After beating Sunderland at the Stadium of Light in 2008, Liverpool went on to enjoy their closest title challenge for the best part of 20 years.
This season is not likely to be one to draw up in comparison to that of Rafa Benitez’s master class that year but so often, the opening day has proven to be a torturous event for LFC.
Instead of stoking the flames of belief it has served to remind us that the team is fallible and punctured the pre-season optimism.
If we remind ourselves of the 3-0 painful humbling to West Brom in the last campaign, it was the match that set the tone for first half of the season. Expectations were immediately trampled and there was an acknowledgement that it was going to be a gruelling year.
Yet it is not just defeats that can sour the start to a season. The appetite can be equally spoiled by the team picking up a solitary point. Draws at home to Sunderland or away to Sheffield United have been just as agonising and have dampened the glorious return of football for Reds fans making the gallows humour arise far too soon into the season.
Liverpool’s record in the opening day fixtures since the 2003-2004 season has been more than just underwhelming. In the preceding 10 seasons we had recorded only 2 wins, with the other matches ending in 5 draws and 3 defeats, not exactly the benchmark of success.
Victory against Stoke was important because there has been a growing excitement amongst supporters in the off season. The team seems to have been improved with the signings that have been made; the pre-season results and performances were good and there is the hope that a big singing may soon inject an extra level of quality into Liverpool’s attacking line.
Excitement amongst the fans is infectious and often permeates into the team building confidence and relaxing nerves. It creates a club mentality which if it is sustained can bring momentum. Had Stoke scored the equalising penalty it changes the whole atmosphere. The next game becomes tainted by trepidation and optimism is replaced with cautiousness.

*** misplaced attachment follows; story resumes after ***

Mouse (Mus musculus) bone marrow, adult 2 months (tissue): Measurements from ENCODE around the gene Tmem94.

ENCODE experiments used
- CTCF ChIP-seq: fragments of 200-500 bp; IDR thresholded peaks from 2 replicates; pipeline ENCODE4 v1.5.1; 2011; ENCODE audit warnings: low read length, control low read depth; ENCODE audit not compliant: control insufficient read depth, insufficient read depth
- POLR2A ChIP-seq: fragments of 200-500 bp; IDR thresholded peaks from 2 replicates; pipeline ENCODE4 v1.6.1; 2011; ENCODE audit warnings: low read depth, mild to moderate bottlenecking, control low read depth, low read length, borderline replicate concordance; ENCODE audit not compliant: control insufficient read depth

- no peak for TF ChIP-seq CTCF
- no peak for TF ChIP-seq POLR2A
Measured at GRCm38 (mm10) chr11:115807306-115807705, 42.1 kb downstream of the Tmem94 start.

The game itself was a highly entertaining match. The team created a number of chances, there was an offside goal; the woodwork was hit on three occasions and there was that dramatic penalty save from Mignolet. The save itself added to the game the win seemed ever sweeter. Instead of that ‘here we go again’ feeling we are allowed to keep dreaming for that little bit longer and the roar that billowed around Anfield afterwards was a brilliant and defiant one.
What was reminiscent of last season was the desperation in the final 10 minutes. It is never quite clear whether the players react to the fans or the fans react to the players but the mood around Anfield always becomes strained in that period of the match when the lead is so narrow.
Perhaps experience has seen our team allow too many victories escape their clutches in that period but the calmness on the pitch in the preceding 80 minutes evaporates. Rash balls are played instead of simple ones and possession is squandered in positions where previously the team would never have lost the ball. The nerves kick in; the shouts from the stands become more frantic, more fierce and more anxious. So it was no surprise to see Liverpool gift Stoke an opportunity to score from the penalty spot at that late stage.
That the team survived that late crisis is something that bodes well for the future. The more often we can hold on to slender leads, or indeed improve them, in those closing stages the more relaxed the team and the fans will be in those situations.
It also means that rather than starting a new inquisition so early in the season like we have so many times before we can relax and look forward to our next football feast. We’re two points better off than we were in the corresponding fixture last season; let’s hope the team continues in the same vein.